Yep: You can win $100,000. All you have to do is give up your smartphone for a year.

And pass a lie detector to prove that you did.

Here's how it works. Enter the Vitaminwater contest before January 8, 2019 by posting a photo to Twitter or Instagram, include the hashtags #nophoneforayear and #contest, and tell Vitaminwater what you would do with all the time you would free up by not having a smartphone. 

Keep in mind that if you are selected you can't use a smartphone for an entire year. You can't use your own. You can't use someone else's. You can't sneak a peek or crank out a quick text. (You can use the low-tech cell phone they give you, though.)

At the end of the year you'll be given a polygraph test and if you fail, all that self-denial will be for naught. 

Or maybe not.

Thinking about what you would tell Vitaminwater you would do with all that time should encourage you to actually do some of those things with your time. Countless studies people are at their happiest when they have great relationships with other people.

On the flip side, other research shows that the more you use Facebook to maintain personal relationships the worse you tend to feel.

That's because all interactions not created equal.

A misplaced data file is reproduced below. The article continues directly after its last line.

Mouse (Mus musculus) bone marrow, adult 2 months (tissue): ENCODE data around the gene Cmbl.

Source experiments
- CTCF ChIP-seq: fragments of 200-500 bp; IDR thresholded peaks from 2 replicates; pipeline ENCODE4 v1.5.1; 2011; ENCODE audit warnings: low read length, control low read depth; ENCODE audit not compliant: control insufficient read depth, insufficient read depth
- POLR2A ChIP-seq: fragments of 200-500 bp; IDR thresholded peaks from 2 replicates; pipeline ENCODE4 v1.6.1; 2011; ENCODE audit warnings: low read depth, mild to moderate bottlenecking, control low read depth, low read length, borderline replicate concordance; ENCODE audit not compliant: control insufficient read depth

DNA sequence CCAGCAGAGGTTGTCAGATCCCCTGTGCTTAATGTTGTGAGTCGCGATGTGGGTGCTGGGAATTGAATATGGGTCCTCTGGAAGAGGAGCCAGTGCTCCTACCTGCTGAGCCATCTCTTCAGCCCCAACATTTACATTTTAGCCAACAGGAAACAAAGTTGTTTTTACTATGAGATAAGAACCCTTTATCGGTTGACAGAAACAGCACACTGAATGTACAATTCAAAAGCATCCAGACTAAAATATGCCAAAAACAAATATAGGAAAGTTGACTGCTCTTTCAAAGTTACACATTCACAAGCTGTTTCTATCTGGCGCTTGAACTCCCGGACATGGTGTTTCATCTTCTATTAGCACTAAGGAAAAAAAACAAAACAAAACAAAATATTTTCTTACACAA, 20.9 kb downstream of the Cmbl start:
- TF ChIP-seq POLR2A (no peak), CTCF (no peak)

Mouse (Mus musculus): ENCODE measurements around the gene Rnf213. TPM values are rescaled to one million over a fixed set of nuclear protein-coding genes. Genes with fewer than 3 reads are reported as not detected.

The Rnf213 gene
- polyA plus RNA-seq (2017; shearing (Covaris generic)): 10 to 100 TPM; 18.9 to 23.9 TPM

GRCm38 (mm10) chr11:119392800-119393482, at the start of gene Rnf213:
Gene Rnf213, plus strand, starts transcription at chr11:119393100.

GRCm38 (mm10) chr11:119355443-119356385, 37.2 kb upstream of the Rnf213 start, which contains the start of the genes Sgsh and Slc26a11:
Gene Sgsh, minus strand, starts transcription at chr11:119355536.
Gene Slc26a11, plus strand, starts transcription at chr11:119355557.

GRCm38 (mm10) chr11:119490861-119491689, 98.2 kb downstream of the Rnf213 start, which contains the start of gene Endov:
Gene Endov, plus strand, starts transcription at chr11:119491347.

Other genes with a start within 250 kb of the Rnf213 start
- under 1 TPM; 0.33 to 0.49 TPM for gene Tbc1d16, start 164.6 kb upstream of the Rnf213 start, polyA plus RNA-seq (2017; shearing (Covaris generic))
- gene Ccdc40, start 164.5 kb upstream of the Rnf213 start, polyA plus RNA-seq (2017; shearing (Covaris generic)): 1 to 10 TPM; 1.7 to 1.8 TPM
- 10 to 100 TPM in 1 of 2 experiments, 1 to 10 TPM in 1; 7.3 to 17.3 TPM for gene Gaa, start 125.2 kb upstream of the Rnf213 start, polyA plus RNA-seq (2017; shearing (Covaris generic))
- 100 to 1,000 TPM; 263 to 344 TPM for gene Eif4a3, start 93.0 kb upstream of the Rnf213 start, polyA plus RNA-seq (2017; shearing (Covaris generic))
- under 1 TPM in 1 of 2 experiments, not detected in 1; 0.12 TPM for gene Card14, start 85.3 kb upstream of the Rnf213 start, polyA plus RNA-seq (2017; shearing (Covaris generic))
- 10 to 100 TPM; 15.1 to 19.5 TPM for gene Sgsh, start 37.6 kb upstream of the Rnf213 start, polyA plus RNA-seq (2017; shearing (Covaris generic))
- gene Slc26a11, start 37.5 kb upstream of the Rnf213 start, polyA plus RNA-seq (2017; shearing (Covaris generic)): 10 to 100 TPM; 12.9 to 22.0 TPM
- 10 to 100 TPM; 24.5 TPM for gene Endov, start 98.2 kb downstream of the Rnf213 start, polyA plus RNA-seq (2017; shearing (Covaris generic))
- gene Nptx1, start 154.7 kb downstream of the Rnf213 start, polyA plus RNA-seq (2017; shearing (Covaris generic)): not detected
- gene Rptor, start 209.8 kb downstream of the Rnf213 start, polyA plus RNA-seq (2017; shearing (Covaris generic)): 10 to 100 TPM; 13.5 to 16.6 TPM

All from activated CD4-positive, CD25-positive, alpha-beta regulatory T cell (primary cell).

"Exposure to the carefully curated images from others' lives," the researchers say, "leads to negative self-comparison, and the sheer quantity of social media interaction may detract from more meaningful real-life experiences."

Or in non researcher-speak, your life feels like it pales in comparison to other people's "Instagrammed" lives. Time spent only seeing things other people want you to see takes away from time you could spend having real -- not virtual -- interactions and relationships. Hanging out with your friends will make you a lot happier than sitting alone on your couch as you scroll through your Facebook feed to see what your "friends" are doing.

Of course the same is true for other social networks. Eeven those we use for "professional" purposes. 

It's easy to use LinkedIn to build a professional network of partners, customers, employees, connections, etc, because (hopefully) there will be a payoff. 

But how often do your LinkedIn connections come through? At least for me, it's the other way around: I probably get 100 requests for help for every offer of assistance I receive. (Which doesn't feel particularly good.)

But my real professional friends? They frequently offer suggestions. Or help. Or to connect me with someone who can help me. (Just like I do for them.) Real professional friends are not just more valuable than social network professional friends, they also make me feel better about myself. They make me feel valued. They make me feel appreciated. Yep: They make me happy.

Making 50 more Facebook friends? That's just more people to engage with... which means you'll spend more time on Facebook... which, according to science means you'll wind up feeling worse.

But making even just 1 or 2 more real friends? Science shows that will make a huge difference in how happy you feel.

Science says spend less time on your social network friends, and a lot more on your real friends.

You'll definitely be happier -- and your life will be richer and more active.

Maybe Vitaminwater is onto something after all.

Whether you win $100,000 or not.